The world is facing an unprecedented crisis as a result of HIV/AIDS. The global epidemic is the most devastating in human history - shortening many lives and affecting the economic and social structure of many countries. Central among the factors influencing vulnerability to infection and its consequences are systems and structures of gender. Dominant ideologies of gender influence how women and men see themselves and the social relations into which they enter. While growing attention is being given to the position of women in the epidemic, less attention has been focused on men. This article explores the usefulness of concepts of masculinity for our understanding of HIV/AIDS-related risk and vulnerability. It examines the variable nature of masculinity, as well as its dominant, subordinate, alternative and oppositional forms, and how these impact on the vulnerabilities of men in this epidemic. It highlights the necessity for a more balanced understanding of gender as a set of structures created by, and affecting, both women and men. Some strategies and options for change are also discussed.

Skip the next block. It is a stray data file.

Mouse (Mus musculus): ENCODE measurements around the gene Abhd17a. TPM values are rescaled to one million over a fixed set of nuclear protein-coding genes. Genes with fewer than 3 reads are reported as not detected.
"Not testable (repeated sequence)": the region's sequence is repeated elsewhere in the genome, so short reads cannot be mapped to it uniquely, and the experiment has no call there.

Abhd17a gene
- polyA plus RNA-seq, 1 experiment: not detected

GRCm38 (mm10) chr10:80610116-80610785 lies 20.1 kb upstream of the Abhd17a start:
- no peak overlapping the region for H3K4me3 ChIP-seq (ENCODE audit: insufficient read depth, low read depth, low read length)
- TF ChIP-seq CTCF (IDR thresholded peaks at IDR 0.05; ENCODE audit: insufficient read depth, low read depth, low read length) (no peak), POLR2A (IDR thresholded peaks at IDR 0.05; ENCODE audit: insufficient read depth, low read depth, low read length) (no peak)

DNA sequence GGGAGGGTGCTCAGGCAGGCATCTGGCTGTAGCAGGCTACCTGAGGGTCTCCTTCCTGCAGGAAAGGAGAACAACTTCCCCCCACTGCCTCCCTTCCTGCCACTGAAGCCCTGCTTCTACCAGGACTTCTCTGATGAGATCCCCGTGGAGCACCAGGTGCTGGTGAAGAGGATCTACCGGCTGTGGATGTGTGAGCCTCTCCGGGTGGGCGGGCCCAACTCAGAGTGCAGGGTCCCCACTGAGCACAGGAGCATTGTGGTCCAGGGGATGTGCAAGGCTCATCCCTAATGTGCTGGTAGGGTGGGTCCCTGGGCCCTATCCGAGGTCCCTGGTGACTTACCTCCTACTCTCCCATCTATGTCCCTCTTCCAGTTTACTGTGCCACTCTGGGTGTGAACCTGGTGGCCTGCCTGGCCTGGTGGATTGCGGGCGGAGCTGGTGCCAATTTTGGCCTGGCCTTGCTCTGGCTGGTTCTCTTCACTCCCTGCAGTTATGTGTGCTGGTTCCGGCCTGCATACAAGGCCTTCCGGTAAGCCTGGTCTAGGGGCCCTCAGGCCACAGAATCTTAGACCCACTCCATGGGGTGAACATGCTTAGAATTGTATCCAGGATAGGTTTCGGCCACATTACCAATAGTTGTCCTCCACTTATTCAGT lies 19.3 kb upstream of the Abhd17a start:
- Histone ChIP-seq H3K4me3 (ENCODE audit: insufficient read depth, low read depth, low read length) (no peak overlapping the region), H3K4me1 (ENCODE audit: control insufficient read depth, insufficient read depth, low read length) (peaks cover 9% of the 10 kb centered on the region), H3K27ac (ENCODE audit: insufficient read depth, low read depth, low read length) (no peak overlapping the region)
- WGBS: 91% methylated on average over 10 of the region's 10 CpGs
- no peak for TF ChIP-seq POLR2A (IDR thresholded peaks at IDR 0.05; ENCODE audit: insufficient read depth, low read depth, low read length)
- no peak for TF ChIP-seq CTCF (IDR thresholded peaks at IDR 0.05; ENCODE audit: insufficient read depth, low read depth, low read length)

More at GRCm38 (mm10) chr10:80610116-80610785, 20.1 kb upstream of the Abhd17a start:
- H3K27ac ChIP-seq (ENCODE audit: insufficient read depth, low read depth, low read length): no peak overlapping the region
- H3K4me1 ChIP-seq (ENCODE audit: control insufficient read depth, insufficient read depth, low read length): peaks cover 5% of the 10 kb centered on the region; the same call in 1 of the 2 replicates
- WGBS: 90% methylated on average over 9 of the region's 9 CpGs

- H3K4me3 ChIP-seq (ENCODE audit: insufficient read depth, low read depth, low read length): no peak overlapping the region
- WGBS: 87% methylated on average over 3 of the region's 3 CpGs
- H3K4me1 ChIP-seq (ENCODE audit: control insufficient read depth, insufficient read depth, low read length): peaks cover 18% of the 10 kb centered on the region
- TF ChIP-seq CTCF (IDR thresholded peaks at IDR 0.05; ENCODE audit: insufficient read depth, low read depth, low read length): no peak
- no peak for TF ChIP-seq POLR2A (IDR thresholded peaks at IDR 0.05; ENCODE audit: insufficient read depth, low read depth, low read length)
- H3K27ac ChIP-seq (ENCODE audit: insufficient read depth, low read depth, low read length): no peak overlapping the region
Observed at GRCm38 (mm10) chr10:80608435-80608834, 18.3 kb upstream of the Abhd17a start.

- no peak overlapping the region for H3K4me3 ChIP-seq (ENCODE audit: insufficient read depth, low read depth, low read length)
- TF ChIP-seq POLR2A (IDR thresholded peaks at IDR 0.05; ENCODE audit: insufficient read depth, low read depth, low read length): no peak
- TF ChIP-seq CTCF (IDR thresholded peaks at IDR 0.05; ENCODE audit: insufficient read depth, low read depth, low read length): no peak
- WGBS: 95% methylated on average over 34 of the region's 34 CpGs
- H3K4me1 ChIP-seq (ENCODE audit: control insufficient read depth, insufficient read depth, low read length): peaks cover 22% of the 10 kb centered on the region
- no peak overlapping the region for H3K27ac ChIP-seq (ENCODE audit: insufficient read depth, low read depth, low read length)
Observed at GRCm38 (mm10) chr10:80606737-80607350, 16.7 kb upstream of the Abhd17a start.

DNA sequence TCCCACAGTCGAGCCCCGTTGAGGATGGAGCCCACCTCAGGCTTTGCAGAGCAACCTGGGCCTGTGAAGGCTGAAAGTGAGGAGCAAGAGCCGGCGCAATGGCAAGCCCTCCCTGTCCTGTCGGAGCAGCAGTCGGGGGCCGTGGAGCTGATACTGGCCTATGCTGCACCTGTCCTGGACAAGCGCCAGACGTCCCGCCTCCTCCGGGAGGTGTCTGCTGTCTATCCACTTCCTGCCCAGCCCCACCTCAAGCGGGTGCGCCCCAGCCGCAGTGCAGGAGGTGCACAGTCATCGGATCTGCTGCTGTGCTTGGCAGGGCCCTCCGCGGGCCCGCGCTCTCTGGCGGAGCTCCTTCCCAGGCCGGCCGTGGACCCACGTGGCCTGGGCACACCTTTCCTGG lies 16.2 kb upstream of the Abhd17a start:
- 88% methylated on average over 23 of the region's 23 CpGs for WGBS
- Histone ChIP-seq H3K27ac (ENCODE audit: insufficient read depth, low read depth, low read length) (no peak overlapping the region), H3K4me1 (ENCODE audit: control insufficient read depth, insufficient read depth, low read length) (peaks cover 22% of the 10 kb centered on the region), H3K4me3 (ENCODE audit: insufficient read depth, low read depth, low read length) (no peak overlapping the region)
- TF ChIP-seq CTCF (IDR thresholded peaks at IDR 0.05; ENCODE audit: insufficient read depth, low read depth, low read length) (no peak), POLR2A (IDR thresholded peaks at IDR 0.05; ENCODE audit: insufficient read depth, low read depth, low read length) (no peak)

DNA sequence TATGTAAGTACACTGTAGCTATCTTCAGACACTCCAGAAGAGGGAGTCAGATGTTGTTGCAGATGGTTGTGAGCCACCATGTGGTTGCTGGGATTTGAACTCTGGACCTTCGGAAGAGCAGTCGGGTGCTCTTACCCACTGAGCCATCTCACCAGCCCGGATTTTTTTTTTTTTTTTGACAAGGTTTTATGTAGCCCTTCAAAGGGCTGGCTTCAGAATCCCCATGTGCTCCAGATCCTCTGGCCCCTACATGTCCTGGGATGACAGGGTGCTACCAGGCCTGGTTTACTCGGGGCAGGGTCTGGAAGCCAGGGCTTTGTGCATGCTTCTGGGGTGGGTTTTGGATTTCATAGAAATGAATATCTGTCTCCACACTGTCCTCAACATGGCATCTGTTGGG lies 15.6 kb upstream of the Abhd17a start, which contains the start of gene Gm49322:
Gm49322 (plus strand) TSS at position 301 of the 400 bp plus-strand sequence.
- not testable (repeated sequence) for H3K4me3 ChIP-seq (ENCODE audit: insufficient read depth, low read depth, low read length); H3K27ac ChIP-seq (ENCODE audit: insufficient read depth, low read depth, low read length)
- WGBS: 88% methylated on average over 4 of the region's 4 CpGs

Current Sociology (2001) 49 (6): 23-37 [doi: 10.1177/0011392101496005]